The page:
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View from the Big Four Ice Caves

J.D. Simkins  – May 6, 2021

Washington state’s Mt. Baker-Snoqualmie has been designated as a Treasured Landscape by the congressionally-chartered National Forest Foundation as part of a joint four-year effort to improve and restore the oft-visited region near Seattle.

The 1.7 million-acre national forest on the western edge of the Cascades is highlighted by rainforests, mountain meadows, glaciers, and the ever-popular Big Four Ice Caves, stunning attractions that draw nearly 3 million visitors each year.

Joining the NFF in the $14 million initiative will be the U.S. Forest Service, which will contribute resources to fix up campgrounds and recreation areas while promoting inclusivity, particularly along the Mountain Loop Highway, a designated National Scenic Byway that runs alongside the Sauk and Stillaguamish rivers and offers nearly 150 access points to activities like hiking, biking, kayaking, camping, rock climbing, and fishing.

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“The Mt. Baker-Snoqualmie National Forest is often considered as one of the most visited National Forests in the country, and with visitation at an all-time high, working to ensure access and sustain the health and diversity of our forest is imperative,” said Jody Weil, the current supervisor of Mt. Baker-Snoqualmie National Forest.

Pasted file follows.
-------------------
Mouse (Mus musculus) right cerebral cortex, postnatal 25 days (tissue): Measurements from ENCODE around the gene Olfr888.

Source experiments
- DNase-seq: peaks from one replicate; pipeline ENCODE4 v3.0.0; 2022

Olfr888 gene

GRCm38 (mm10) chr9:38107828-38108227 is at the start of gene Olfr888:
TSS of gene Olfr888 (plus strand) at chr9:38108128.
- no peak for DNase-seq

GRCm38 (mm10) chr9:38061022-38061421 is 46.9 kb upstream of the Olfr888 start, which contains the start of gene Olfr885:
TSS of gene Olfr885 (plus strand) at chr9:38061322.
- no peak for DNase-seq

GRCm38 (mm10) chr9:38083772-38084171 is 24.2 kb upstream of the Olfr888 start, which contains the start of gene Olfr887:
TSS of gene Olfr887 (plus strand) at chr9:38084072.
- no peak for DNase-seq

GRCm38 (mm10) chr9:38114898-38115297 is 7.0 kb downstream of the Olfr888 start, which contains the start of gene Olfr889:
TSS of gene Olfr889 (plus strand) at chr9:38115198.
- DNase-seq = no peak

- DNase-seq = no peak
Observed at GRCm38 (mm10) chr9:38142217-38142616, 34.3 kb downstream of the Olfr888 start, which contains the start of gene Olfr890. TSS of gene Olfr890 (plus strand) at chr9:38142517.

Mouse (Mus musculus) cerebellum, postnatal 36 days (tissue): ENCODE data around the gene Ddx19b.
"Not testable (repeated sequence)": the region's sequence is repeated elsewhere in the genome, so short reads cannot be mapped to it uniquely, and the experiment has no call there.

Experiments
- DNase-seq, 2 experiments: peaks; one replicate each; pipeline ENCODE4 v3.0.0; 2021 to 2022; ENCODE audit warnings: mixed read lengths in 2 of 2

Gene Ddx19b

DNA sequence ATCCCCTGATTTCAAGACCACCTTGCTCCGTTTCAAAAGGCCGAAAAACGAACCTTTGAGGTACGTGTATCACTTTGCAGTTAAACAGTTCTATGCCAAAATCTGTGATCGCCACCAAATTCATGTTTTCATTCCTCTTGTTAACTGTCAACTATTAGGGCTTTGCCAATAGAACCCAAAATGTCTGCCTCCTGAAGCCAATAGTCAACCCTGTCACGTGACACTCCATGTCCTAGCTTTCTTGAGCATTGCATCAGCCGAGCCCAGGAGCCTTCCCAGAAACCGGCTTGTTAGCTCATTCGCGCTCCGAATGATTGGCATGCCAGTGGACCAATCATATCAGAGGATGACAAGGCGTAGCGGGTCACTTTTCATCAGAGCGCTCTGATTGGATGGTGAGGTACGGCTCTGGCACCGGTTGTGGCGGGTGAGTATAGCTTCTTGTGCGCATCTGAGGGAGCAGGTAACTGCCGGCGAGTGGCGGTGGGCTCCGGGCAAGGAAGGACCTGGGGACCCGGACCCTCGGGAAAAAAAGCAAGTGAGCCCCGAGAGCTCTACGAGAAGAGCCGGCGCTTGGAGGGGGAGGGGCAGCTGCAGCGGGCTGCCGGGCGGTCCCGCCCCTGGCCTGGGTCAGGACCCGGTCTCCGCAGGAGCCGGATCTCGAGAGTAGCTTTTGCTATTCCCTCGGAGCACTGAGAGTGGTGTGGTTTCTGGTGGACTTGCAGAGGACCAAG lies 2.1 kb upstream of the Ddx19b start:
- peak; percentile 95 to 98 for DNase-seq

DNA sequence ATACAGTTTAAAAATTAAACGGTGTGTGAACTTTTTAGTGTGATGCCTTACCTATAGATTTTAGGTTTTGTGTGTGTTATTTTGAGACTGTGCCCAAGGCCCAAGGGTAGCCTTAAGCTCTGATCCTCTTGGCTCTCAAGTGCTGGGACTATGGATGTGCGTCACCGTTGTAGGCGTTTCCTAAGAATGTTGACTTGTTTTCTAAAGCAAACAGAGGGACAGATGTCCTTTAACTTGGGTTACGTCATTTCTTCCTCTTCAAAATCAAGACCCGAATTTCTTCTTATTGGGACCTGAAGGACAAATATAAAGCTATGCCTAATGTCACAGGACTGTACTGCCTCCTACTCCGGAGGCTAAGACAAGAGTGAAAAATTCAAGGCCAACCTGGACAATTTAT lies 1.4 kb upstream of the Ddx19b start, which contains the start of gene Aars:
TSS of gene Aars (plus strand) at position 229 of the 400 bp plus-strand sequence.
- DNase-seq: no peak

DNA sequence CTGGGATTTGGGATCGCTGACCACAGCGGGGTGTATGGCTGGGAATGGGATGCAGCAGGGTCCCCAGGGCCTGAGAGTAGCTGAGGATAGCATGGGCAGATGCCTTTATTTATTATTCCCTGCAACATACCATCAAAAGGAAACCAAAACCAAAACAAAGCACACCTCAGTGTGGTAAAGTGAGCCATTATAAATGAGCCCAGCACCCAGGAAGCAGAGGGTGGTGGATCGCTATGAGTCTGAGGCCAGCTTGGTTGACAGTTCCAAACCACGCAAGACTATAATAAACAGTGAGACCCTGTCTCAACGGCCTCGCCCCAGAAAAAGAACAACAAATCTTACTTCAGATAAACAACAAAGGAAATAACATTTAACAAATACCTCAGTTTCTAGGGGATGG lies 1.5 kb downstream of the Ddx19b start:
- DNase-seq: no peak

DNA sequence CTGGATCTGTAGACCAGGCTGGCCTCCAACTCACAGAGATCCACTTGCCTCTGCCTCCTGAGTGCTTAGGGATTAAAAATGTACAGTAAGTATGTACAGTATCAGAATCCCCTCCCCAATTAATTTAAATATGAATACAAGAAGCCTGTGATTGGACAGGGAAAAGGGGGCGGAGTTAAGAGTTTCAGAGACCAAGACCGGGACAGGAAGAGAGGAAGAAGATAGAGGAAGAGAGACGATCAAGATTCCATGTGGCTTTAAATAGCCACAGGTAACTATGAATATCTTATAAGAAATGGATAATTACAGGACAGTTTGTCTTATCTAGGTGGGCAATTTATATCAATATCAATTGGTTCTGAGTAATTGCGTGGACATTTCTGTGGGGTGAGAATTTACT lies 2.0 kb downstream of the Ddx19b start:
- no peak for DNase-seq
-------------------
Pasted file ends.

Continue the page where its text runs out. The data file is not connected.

“Our partnership will be instrumental in helping protect our watersheds, meet our tribal treaty obligations, help accommodate more members of the public, and to sustain quality outdoor experiences.”

Emphasized as part of the initiative will be the preservation and rehabilitation of wildlife, notably the currently-threatened salmon, a species culturally significant to the area’s Native tribes who have depended on the region’s natural resources for centuries prior to its national forest designation.

“The Mountain Loop Highway on this national forest is valued as a treasured landscape by many people, especially the Native American tribal people who have lived here for countless generations,” said Patrick Shannon, the National Forest Foundation’s Pacific Northwest and Alaska director.

“We are looking forward to connecting the local communities and tribes in improving degraded recreation areas while improving the environment for sustainable use in years to come.”

Visit the official Mt. Baker-Snoqualmie National Forest website to learn more about everything the region offers and to read about current conservation measures being implemented.